Around and About, March 1979
Drophead XJ 2-door produced
Lynx Motor Co. of Station Road, Northiam, near Rye, in Sussex are offering to convert the increasingly sought-after XJ6 Jaguar coupe model into a convertible.
At present they do not envisage doing the same for four-door XJs (which are in wider circulation, older and usually cheaper) but there may well be a convertible XJ-S from Lynx “in the not too distant future”. What a shame Jaguar cannot afford to do the same!
The Lynx XJ convertible has a fully lined hood, which is power-operated via electric motors attached to the hood frame. Lynx say that their testing found the car to be completely free of wind noise and “totally weathertight”.
The conversion price is £4,972 + VAT.
Northampton recognise Cosworth record
It is pleasing to record that Northampton Borough Council bought Keith Duckworth and other senior members of the Cosworth concern lunch the other day. During a civic luncheon the mayor, Councillor David Walmsley, presented Duckworth with a commemorative plaque to mark the first anniversary of the RAC Diamond Jubilee Trophy, presented to Cosworth last year.
The mayor said that the GP motor racing scene would not be the same without Cosworth (it would be rather quieter, one imagines, with three marques sharing the grid!) while Mr. Duckworth felt that Cosworth should have sought a little more publicity in retrospect. “Not only for Cosworth and Northampton, but for the country as a whole,” in Keith Duckworth’s words.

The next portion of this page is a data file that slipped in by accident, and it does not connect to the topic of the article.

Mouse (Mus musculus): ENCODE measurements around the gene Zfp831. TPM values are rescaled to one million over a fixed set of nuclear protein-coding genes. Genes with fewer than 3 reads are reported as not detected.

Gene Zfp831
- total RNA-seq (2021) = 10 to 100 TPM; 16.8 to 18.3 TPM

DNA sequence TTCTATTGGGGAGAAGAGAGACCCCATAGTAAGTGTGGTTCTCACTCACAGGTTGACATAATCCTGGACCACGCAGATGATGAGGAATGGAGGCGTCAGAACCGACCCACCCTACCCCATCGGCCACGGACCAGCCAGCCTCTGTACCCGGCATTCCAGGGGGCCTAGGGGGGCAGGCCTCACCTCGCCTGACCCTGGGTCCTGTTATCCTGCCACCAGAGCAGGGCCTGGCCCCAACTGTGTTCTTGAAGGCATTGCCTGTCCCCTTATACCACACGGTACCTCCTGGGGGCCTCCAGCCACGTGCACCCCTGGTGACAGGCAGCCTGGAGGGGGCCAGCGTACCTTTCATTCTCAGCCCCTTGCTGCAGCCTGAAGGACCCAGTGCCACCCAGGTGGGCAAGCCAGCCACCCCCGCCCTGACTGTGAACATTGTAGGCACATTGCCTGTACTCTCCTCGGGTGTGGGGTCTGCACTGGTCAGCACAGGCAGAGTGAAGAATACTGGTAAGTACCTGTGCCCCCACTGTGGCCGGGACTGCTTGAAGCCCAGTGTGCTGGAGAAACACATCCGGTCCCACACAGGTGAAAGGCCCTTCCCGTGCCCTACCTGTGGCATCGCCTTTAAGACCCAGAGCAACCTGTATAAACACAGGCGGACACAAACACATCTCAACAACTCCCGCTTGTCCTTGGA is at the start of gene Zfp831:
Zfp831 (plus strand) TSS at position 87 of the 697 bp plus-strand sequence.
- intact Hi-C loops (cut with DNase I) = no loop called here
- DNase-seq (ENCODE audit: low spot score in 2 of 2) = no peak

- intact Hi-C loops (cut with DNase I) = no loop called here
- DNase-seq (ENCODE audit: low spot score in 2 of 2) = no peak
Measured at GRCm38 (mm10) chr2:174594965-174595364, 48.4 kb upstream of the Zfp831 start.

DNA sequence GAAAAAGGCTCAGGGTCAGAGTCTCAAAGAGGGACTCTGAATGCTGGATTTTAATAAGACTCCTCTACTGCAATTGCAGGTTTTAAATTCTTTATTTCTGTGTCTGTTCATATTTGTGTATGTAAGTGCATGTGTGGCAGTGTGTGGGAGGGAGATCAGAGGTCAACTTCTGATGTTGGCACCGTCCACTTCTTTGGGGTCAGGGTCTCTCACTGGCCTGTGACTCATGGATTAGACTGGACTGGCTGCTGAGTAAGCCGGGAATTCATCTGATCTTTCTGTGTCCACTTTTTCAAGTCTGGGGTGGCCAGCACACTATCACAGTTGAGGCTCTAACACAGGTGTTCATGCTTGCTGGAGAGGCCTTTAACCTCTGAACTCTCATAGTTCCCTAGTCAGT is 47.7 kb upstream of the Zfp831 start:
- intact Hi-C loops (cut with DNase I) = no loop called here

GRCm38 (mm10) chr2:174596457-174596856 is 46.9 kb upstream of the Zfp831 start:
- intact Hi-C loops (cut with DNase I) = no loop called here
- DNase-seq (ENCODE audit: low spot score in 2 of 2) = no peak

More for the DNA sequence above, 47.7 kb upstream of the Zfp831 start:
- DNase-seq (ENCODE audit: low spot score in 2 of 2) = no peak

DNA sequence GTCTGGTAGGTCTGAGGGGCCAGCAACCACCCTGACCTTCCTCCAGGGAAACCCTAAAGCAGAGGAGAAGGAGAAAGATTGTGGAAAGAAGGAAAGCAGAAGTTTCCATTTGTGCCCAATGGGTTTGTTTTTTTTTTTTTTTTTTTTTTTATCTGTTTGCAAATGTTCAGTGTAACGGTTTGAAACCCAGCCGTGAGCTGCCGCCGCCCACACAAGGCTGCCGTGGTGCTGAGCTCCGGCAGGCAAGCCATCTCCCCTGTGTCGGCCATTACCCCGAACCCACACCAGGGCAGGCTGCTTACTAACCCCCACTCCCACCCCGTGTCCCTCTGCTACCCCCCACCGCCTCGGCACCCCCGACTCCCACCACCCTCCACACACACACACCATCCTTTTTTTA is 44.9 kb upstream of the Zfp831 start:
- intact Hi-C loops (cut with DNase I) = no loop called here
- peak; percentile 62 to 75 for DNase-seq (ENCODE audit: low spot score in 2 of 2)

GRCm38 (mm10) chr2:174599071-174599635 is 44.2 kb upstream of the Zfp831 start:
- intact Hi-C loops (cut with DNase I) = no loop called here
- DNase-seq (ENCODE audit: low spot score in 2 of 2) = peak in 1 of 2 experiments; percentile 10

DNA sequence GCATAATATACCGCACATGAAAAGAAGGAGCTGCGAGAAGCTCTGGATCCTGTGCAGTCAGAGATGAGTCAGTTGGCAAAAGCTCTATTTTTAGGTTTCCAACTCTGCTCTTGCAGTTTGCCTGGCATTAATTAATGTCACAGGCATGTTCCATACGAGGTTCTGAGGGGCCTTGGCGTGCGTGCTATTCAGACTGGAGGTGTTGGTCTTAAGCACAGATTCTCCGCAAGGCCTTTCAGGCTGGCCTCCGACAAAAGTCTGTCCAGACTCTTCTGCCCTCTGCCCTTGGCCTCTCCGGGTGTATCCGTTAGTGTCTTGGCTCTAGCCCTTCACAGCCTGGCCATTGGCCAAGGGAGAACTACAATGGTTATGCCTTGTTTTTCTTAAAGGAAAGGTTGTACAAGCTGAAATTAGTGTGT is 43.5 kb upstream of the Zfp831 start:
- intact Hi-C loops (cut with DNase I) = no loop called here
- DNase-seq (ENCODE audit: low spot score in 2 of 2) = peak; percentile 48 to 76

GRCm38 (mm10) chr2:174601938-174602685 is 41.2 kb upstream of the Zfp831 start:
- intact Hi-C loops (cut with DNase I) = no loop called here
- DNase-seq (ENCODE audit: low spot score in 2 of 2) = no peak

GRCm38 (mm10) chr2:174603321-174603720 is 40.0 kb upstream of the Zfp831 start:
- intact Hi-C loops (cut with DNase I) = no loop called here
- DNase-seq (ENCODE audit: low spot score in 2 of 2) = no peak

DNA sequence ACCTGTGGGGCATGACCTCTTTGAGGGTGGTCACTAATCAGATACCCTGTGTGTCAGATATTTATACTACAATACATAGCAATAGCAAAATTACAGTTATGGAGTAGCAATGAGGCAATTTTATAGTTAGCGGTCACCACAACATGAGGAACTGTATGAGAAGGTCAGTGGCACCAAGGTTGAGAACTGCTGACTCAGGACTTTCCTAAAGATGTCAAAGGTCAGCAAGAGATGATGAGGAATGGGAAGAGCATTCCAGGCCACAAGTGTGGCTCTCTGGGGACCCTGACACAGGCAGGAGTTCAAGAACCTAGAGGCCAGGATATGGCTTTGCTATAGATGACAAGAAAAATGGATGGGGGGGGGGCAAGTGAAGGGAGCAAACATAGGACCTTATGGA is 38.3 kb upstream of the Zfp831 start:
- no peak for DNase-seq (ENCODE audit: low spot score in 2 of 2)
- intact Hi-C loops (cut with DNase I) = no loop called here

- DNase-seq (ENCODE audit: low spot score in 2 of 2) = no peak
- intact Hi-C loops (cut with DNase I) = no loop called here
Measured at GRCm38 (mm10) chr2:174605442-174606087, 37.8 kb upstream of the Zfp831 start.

1979 BL sports planning
BL Motorsport, the state-owned car company’s rewly renamed competitions department, presented few surprises when they announced their 1979 plans about a month into the New Year. It was gratifying to see that 27-year-old Briton Graham Elsmore has his first full-blooded factory contract. Sharing with Stuart Harrold, his regular partner from his Ford Escort days, he will contest all the rounds of the home international championship, culminating in November’s RAC Rally. In all cases the 3½-litre Triumph TR7 V8 will be entered, and there will be two such factory cars.
Otherwise there are few changes. The factory-backed Broadspeed Dolomite Sprints are no more, Ralph Broad retreating to the security of background engineering and development work after a good 20 years either racing or preparing saloon cars in the public eye. The British saloon car series will have a pair of Triumph Dolomite Sprints, but these will be the responsibility of, and partly driven by, Gerry Marshall with Triplex sponsorship.
Once again the Austin Morris Mini Challenge for 850s, 1000s and 1275 GTs will take place. This is the one-make series for good racing, reasonable competitor costs, and spectator spectacle.